Postponing the 2020 valuation would, in the circumstances, have been permissible by The Pensions Regulator. Yet the USS board is pressing ahead. We were told, in the esoteric language typical of pensions industry practice, that the corona crash would be taken into account:
With the 2020 valuation set to take a snapshot of our financial position on 31 March, market conditions are likely to paint a more negative picture than was anticipated.
As we have committed to a 2020 valuation, we will continue the process for the time being. However, we will review conditions and take action as appropriate, which may include applying post-valuation experience that allows us to adjust the picture based on significant changes to conditions at the late stages of the valuation.”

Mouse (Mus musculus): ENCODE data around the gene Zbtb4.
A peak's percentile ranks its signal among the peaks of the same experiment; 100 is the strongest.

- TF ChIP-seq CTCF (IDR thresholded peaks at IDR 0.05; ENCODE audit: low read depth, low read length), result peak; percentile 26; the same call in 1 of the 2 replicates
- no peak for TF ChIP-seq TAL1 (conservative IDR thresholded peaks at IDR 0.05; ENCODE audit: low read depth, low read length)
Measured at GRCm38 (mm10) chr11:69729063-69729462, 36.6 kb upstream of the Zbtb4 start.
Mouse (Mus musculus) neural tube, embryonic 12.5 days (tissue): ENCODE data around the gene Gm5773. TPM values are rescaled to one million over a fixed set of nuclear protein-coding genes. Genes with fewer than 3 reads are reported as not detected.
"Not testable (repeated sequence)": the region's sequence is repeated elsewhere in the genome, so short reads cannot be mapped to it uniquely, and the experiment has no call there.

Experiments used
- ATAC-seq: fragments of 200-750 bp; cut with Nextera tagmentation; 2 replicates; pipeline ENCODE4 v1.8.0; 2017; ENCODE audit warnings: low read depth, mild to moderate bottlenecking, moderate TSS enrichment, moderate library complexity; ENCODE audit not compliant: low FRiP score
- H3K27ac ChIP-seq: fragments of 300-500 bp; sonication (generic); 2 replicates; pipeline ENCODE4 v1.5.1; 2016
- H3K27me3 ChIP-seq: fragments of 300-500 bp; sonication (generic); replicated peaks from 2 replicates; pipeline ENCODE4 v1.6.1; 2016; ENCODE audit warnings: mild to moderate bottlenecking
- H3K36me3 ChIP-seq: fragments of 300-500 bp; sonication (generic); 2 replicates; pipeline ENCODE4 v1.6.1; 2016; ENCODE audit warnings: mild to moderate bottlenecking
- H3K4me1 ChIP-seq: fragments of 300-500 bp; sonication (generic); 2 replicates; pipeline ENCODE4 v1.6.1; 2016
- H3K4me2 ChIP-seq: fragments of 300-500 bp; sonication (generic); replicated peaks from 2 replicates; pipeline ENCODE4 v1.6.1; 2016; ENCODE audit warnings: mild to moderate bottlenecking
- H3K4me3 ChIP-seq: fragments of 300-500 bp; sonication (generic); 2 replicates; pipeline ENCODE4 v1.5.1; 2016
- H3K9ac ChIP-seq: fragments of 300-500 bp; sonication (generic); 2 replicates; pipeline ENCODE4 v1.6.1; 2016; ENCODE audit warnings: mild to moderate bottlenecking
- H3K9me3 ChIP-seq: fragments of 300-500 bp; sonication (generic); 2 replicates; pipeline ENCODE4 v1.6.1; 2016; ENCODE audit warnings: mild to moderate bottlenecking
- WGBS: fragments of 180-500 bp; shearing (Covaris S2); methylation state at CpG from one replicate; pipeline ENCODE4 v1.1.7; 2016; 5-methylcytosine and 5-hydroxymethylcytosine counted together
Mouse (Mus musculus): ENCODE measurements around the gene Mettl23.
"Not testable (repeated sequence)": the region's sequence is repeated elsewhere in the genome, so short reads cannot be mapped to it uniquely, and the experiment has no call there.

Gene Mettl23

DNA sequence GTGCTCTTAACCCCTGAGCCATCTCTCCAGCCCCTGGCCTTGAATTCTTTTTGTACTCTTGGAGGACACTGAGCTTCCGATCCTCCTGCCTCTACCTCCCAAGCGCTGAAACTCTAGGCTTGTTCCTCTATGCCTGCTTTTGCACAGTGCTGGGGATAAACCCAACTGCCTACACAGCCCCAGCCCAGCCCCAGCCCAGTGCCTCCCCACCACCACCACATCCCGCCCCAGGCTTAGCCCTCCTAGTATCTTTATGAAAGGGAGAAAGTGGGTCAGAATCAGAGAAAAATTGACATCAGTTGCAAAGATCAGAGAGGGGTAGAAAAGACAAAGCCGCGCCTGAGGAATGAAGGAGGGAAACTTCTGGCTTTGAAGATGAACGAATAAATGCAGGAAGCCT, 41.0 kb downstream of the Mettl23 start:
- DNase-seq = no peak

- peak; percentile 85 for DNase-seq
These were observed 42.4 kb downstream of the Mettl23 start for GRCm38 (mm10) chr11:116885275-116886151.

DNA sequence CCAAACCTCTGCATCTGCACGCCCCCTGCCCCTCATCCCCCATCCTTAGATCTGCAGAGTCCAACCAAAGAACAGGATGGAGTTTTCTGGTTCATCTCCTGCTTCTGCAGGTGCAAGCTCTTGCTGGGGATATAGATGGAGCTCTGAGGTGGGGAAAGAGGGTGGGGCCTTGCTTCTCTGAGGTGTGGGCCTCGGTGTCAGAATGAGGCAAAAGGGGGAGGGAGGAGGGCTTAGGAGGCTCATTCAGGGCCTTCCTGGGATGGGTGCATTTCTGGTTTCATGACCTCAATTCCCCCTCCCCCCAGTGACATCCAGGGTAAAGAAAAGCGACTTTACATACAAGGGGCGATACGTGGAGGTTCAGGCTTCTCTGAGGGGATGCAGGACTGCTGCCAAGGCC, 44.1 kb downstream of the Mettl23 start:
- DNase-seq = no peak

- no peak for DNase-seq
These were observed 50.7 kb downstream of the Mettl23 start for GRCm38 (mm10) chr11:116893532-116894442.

The suggestion here is that USS is already planning to revise the valuation it has not yet conducted. The flexibility available in this regard helps to explain why the valuation is proceeding: either the funding position improves, and USS can be seen to be dialling back from the implications of the March 2020 snapshot, or it deteriorates further, and the initial valuation will have softened up members for the potentially grave consequences.
The future of USS
The suspicion will be that USS are not, as they say, letting a good crisis go to waste. If the deficit is even in the ballpark of £11 billion when the valuation is finalised, we can expect the contribution increases due in 2021 to be revised upwards. There may even be pressure from higher education employers to revisit the wholesale closure of USS’s defined benefit scheme in favour of defined contribution provision (where employees, not employers, shoulder the investment risks).